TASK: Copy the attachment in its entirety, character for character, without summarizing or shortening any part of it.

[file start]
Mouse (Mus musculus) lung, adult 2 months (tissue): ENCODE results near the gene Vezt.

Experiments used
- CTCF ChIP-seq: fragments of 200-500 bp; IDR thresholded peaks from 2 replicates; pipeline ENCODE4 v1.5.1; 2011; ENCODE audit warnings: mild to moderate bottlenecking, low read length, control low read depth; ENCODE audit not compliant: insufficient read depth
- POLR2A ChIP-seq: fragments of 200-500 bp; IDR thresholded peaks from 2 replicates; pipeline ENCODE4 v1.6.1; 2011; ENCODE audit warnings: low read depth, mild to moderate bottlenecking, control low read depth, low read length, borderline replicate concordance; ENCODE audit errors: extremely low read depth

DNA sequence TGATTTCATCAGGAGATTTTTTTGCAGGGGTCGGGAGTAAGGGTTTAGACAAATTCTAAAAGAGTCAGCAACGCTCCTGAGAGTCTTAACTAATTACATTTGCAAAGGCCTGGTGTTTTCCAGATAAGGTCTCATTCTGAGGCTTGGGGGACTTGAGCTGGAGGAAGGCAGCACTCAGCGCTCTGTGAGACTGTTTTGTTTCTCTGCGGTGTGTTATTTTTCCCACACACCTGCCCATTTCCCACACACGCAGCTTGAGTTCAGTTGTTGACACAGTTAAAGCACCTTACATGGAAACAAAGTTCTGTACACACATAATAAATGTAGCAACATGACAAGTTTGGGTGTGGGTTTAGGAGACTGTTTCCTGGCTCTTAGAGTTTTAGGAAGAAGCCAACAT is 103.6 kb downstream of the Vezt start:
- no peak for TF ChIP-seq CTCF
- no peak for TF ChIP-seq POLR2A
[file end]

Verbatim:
Mouse (Mus musculus) lung, adult 2 months (tissue): ENCODE results near the gene Vezt.

Experiments used
- CTCF ChIP-seq: fragments of 200-500 bp; IDR thresholded peaks from 2 replicates; pipeline ENCODE4 v1.5.1; 2011; ENCODE audit warnings: mild to moderate bottlenecking, low read length, control low read depth; ENCODE audit not compliant: insufficient read depth
- POLR2A ChIP-seq: fragments of 200-500 bp; IDR thresholded peaks from 2 replicates; pipeline ENCODE4 v1.6.1; 2011; ENCODE audit warnings: low read depth, mild to moderate bottlenecking, control low read depth, low read length, borderline replicate concordance; ENCODE audit errors: extremely low read depth

DNA sequence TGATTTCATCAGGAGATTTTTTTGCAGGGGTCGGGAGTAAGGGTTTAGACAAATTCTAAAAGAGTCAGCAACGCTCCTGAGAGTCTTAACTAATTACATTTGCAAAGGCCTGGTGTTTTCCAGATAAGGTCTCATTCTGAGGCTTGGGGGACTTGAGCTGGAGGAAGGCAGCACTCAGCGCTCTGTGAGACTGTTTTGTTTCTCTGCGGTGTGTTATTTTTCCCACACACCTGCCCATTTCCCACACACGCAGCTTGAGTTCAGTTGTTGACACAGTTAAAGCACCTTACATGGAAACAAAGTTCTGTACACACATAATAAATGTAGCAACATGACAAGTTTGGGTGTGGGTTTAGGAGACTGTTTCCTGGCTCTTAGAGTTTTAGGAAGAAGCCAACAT is 103.6 kb downstream of the Vezt start:
- no peak for TF ChIP-seq CTCF
- no peak for TF ChIP-seq POLR2A